A century of centuries, 1951

Leslie Ames

Leslie Egbert George Ames has joined the ranks of the immortals. He has scored a hundred centuries, a feat which raises him to the pinnacle tenanted only by the game's master-craftsmen. Craft and art, let it be noted, are indissolubly linked. J. B. Hobbs, E. Hendren, W. R. Hammond, C. P. Mead, H. Sutcliffe, F. E. Woolley, W. G. Grace, D. G. Bradman, A. Sandham, T. Hayward and Ernest Tyldesley, in quantitative if not necessarily qualitative order of priority, were his predecessors. Not that anyone would argue about the No. 1--if all types of wickets be taken into account.

Hobbs still stands alone. Yet even the great Surrey master could not lay claim to the dual combination of talent which makes Ames possibly the foremost all-rounder the game has yet produced. Statistically, at least. Otherwise George Hirst might get some people's vote, and certainly that of all Yorkshiremen, though Hirst's tally of centuries amounted to no more than sixty. His wickets, of course, were innumerable, but in this context that is beside the point. We are dealing primarily with centuries, and even sixty are insufficient. Depressing thought for anyone whose world has taken on a new look after even one three-figure innings.

As for your bowler, whose Valhalla is written in simple double figures, all this probably savours of airy fantasy or purely theoretical mathematics. But read on, unless interest in the game's superman is marred by personal shortcomings. I have mentioned Ames as a all-rounder. It will be appreciated, by those old enough to read before the outbreak of the latest world war, that he also kept wicket--superbly well. Well enough, for the benefit of those prepared to argue, to fulfil that role in the most discussed and not least successful team ever to leave England for Australia, Douglas Jardine's bodyline buccaneers of 1932-33.

Jardine was too knowledgeable a captain to include a man in his side for his batting if his wicket-keeping did not fulfil the requisite standards. Ames's records in the stumped and caught department still stand alone as a target for successors to emulate. In 1928 he caught 69 batsmen and stumped 52, setting a new high of 121 for others to follow. Not content with that, he raised the total to 127 in the following year, with 79 stumpings and 48 catches making up the bag.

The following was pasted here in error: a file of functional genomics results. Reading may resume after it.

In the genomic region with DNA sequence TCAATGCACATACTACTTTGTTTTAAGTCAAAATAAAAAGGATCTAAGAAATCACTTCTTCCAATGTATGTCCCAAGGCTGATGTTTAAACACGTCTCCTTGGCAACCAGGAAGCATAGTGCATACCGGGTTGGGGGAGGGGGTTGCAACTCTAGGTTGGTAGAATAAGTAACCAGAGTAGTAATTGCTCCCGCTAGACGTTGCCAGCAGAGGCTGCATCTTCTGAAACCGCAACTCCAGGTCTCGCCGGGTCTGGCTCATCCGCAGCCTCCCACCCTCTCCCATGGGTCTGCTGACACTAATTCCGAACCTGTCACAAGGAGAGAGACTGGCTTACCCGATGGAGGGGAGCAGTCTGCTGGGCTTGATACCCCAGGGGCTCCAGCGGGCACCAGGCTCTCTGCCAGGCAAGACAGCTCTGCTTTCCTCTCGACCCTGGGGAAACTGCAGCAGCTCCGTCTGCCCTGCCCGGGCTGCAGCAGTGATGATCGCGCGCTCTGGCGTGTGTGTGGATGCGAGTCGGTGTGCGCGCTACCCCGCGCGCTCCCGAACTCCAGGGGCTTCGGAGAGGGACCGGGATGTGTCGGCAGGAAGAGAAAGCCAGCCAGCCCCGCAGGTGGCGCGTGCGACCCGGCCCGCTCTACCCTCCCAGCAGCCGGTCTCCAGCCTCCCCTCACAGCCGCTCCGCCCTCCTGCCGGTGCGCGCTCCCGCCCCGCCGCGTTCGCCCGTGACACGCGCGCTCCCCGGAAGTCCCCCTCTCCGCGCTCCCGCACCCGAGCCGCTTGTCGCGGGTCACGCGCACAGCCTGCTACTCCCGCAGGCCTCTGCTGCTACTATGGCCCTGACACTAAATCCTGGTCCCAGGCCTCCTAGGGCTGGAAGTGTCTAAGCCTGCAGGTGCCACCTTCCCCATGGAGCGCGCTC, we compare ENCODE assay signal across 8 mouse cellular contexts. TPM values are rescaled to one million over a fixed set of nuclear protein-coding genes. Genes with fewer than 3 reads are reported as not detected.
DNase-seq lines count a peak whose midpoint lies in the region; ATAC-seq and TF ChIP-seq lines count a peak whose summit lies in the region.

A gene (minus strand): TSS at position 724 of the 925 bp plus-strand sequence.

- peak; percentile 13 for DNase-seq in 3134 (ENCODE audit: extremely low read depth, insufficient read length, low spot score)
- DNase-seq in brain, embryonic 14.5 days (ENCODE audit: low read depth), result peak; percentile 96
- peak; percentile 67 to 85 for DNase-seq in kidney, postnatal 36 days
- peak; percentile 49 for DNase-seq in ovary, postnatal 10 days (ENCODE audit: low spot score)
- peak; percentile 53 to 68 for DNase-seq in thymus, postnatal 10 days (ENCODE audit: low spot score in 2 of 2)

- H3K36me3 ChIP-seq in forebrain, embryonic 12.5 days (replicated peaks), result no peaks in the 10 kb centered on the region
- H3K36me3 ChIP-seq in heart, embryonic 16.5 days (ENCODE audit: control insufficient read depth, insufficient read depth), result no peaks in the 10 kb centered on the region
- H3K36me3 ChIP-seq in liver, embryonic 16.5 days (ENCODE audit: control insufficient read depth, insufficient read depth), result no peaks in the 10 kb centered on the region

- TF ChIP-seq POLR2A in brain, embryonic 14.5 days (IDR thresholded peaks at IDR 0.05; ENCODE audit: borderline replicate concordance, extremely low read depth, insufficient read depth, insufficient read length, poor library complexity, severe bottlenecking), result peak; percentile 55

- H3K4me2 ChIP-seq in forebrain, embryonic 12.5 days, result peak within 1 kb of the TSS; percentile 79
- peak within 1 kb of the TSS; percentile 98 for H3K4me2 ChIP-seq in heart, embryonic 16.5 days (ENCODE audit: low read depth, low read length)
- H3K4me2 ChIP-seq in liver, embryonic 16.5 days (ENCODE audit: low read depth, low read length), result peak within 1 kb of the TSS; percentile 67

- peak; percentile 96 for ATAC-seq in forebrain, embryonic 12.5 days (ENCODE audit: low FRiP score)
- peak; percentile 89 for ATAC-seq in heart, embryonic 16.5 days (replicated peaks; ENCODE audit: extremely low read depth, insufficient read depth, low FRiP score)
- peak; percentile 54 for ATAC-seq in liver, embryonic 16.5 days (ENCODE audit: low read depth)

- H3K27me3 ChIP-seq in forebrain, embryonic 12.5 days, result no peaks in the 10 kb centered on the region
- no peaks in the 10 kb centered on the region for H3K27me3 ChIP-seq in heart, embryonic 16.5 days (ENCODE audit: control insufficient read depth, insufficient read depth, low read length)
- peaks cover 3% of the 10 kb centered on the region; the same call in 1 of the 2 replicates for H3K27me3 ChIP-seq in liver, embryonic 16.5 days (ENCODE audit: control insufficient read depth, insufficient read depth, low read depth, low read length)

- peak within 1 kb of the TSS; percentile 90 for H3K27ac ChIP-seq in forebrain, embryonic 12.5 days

In all this his arch accomplice was that wiliest of googly bowlers, tiny Tich Freeman of Kent, gremlin of the green-sward if ever there was one. Freeman, with his unique total of 304 wickets in the summer of 1928, owed much to Ames's cool and deft dexterity behind the stumps. That total owed even more to the combined reputation of the two in destruction which had many a batsman dithering with fright before he went in and contributed almost inevitably to his downfall. Ames and Freeman, in fact, became as formidable a combination in their sphere as Hobbs and Sutcliffe in theirs, and as mutually identified as Alec and Eric Bedser.

In the summer of 1932, if a personal note may be introduced, it fell to Glamorgan to be honoured as one of the sides to visit Kent during Canterbury Week. At that time the Welsh county was still something of a novelty, had a reputation for playing attractive, if sometimes eccentric, cricket, and perhaps a sidelong glance was cast on the possibility of this adding to the gate takings. If so, the object was miserably thwarted. Ames and Freeman, assisted by the band of the Buffs, put an end to the matter in two days, to the detriment of the Kent coffers.

Much advice circulated in the visitors' dressing-room on the subject of how to play Freeman. "Don't play back to him--he'll get you l. b. w. with his top-spinner", was one item freely quoted. "Move down the wicket to him", was another. Hence my acquisition of an appendage not much relished at the time but treasured in retrospect--st Ames b Freeman 3. Admission to an elect freemasonry, as it were.

Annihilation, when it came, was brief and painless; just a quick flick of the bails, a hopeless backward look, and, from Ames, a tolerant, sympathetic smile. All very dignified, like the conferring of an accolade. For Ames behind the stumps was no shrieking dervish. Quiet, almost apologetic destruction was his way, with no frills or fanfares to stir the rustics from their seats; but the record books, unassailable in black and white, bear witness to its effectiveness.